Test for enforcement

Explain whether domestic jurisprudence has developed any further test that must be satisfied before enforcement against a state is permitted.

There is no further test to be satisfied for the enforcement phase since the requirement of a real and substantial connection would have already been satisfied and the state property in question would need to fall within one of the exceptions set out in the SIA, such as the commercial activity exception.

Service of arbitration award or judgment

How is a state served with process or otherwise notified before an arbitration award or judgment against it (or its organs and instrumentalities) may be enforced?

Section 10 of the SIA provides that where a judgment has been issued by default (whether it is a judgment on the merits, or a judgment recognising an award or foreign judgment), a certified copy of the judgment must be served before any enforcement step is taken. The state has 60 days to apply to have the default judgment set aside or revoked. Where the state appeared in the proceedings (whether it is a proceeding to determine liability or to recognise an award or foreign judgment) and lost on the merits, and the creditor wants to proceed with enforcement, the rules of service or notification are determined under the applicable legislation or rules of court governing the proceedings.

History of enforcement proceedings

Is there a history of enforcement proceedings against states in your jurisdiction? What part of these proceedings is based on arbitral awards?

Yes, there is a history of enforcement proceedings against states, state organs and state agencies in Canada. A significant number of these proceedings are for the recognition and enforcement of arbitral awards.

Public databases

Are there any public databases through which assets held by states may be identified?

There are no databases specifically dedicated to identifying state assets in Canada. However, there are general databases such as land registries, registries for personal property liens and corporate registries.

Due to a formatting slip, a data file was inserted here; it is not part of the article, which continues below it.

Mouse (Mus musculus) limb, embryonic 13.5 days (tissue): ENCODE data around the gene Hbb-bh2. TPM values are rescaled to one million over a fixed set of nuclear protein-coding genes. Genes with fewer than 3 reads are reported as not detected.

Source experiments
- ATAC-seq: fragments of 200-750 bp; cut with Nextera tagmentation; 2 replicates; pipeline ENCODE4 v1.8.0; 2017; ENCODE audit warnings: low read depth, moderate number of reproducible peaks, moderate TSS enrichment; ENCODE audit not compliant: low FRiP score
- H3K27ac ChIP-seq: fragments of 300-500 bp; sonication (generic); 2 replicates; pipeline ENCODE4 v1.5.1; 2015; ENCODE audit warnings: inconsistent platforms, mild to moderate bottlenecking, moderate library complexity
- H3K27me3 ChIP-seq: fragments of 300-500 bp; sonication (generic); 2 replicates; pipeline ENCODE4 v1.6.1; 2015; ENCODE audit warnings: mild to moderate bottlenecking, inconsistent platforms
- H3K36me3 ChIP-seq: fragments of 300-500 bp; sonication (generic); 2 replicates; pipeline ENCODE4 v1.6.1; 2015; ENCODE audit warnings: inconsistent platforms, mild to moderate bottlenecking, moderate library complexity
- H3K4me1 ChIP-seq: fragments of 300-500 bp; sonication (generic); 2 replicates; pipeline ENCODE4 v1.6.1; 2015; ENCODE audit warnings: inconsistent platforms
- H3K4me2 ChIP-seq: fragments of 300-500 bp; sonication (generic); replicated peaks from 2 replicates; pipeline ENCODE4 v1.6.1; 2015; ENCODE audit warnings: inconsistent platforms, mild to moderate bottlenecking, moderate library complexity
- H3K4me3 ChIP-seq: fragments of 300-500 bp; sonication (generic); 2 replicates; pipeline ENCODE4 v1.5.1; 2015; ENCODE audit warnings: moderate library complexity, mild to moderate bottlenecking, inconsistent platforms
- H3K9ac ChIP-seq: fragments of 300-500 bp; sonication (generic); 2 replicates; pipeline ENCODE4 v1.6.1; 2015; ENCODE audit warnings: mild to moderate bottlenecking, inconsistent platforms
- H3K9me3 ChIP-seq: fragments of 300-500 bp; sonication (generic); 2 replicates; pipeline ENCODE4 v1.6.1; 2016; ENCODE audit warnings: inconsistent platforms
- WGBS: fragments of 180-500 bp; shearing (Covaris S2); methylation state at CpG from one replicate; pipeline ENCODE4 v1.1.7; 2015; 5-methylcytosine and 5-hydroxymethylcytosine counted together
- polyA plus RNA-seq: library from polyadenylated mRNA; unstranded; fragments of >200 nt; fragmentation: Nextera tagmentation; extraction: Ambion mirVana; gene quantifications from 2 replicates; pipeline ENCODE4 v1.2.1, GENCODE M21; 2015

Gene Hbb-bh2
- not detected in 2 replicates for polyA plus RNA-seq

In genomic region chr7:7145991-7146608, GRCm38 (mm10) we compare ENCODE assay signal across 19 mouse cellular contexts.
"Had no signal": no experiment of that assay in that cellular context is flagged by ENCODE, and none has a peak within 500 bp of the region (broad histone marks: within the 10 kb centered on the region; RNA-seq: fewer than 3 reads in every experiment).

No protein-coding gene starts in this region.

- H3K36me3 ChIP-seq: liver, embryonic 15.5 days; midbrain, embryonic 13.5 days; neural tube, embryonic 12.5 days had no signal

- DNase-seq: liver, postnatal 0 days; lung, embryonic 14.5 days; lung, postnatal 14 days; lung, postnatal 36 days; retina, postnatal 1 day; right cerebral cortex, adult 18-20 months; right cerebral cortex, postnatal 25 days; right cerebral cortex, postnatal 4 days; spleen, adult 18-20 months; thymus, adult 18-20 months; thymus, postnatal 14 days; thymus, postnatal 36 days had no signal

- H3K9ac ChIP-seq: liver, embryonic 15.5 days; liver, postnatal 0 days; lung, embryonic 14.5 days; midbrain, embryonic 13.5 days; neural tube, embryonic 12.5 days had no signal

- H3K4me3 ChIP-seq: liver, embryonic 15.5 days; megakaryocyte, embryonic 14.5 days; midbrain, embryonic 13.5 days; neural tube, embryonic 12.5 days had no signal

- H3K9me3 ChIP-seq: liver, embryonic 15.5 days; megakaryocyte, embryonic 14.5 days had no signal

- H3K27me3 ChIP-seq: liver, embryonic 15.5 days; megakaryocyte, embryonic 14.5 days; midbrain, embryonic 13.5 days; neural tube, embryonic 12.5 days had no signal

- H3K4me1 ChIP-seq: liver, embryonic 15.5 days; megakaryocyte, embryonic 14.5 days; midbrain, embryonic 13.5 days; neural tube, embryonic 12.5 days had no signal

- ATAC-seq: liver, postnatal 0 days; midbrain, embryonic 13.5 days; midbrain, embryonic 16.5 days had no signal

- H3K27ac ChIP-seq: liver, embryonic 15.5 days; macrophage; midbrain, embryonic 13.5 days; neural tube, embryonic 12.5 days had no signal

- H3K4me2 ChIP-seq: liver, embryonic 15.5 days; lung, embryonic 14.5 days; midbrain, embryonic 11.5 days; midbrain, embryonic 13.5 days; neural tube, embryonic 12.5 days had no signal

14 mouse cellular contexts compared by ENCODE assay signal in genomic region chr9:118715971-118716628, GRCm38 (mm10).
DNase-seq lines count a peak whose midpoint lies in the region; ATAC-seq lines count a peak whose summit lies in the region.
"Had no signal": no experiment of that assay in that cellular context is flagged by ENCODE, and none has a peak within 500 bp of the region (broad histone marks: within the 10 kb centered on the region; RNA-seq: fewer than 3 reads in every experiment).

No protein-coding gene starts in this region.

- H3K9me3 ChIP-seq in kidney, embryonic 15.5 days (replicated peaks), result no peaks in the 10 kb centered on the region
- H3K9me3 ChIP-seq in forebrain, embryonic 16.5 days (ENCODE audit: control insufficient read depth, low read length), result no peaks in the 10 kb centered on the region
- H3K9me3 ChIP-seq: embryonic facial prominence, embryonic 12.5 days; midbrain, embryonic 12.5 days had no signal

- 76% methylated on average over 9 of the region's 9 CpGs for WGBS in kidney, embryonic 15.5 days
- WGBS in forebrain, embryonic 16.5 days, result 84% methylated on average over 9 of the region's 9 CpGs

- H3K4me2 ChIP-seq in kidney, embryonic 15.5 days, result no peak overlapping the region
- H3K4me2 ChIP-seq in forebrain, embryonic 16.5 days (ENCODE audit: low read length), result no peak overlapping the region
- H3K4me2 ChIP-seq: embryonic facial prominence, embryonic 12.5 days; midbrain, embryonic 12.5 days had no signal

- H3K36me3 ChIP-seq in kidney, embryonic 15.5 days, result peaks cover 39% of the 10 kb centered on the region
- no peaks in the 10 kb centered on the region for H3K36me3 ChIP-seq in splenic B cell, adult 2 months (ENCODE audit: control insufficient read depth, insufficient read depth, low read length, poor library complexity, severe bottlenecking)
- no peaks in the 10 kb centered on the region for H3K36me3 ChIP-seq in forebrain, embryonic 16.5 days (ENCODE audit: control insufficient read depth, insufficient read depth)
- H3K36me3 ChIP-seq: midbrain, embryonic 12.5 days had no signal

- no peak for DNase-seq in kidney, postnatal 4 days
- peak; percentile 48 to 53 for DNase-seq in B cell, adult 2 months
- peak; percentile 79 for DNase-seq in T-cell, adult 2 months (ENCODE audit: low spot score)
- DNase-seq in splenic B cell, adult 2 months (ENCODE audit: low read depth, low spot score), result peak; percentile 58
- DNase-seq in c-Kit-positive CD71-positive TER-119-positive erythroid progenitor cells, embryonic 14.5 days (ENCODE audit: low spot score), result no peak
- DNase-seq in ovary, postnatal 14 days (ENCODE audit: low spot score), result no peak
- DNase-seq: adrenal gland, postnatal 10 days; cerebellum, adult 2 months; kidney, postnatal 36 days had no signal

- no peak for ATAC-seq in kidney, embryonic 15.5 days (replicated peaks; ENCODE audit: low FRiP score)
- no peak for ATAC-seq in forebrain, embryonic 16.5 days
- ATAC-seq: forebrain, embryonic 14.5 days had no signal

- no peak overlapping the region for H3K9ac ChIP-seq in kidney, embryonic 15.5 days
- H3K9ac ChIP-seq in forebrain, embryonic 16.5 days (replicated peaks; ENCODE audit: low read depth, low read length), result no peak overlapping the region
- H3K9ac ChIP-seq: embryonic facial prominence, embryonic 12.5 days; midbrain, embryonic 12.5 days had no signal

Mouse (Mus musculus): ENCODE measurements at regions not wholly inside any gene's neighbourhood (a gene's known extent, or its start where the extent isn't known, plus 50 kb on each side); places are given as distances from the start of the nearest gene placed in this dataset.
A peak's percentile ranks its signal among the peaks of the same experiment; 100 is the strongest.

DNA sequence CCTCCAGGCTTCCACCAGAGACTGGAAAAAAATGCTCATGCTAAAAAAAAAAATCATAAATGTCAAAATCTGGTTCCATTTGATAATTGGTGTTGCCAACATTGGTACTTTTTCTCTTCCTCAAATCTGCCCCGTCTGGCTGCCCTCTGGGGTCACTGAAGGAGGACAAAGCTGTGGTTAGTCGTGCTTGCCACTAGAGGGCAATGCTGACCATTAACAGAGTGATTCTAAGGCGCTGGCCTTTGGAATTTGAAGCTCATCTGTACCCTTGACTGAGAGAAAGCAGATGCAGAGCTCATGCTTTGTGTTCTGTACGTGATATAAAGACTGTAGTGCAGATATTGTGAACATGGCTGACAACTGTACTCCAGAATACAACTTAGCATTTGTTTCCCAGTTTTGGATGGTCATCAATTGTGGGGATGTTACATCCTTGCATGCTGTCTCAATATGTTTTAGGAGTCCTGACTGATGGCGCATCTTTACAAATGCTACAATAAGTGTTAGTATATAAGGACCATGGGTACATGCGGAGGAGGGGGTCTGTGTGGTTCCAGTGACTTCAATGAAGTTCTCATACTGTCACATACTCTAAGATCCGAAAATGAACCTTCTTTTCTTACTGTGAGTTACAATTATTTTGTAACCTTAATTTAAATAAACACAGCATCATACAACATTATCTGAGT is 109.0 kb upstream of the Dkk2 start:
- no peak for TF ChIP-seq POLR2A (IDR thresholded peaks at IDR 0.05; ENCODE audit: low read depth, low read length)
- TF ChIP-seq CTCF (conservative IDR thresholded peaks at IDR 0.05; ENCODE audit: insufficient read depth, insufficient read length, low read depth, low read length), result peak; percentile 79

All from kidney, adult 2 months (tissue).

Court competency

Would a court in your state be competent to assist with or otherwise intervene to help identify assets held by states in the territory?

Canadian courts are governed by an adversarial judicial process. Courts do not proactively provide assistance to litigants or otherwise intervene to help identify assets of defendants. Plaintiffs must do this on their own and seek court assistance for the enforcement of judgments in instances where defendants do not voluntarily pay. To that end, courts can provide those forms of assistance contemplated in the given court’s rules of procedure or applicable law on remedies available to creditors. While courts may compel disclosure, such as through Norwich Pharmacal orders, immunity may still be engaged, however. For example, certain provisions of the Vienna Convention on Diplomatic Relations and the Vienna Convention on Consular Relations have been implemented in Canada through the FMIOA and may be relevant.

Section 12.1 of the SIA provides, however, in respect of proceedings in which the exception to immunity based on a listed state’s support of terrorism applies, that the Minister of Finance or the Minister of Foreign Affairs, upon request, may assist a judgment creditor in identifying and locating assets of the foreign state that are held within Canadian jurisdiction (in the case of the Minister of Finance) and property of the foreign state that is situated in Canada (in the case of the Minister of Foreign Affairs). The Minister of Foreign Affairs is entitled to refuse to assist any request where it is believed that to assist the request would be injurious to Canada’s international relations, and either Minister may refuse to assist if it is believed that to assist the request would be injurious to Canada’s other interests.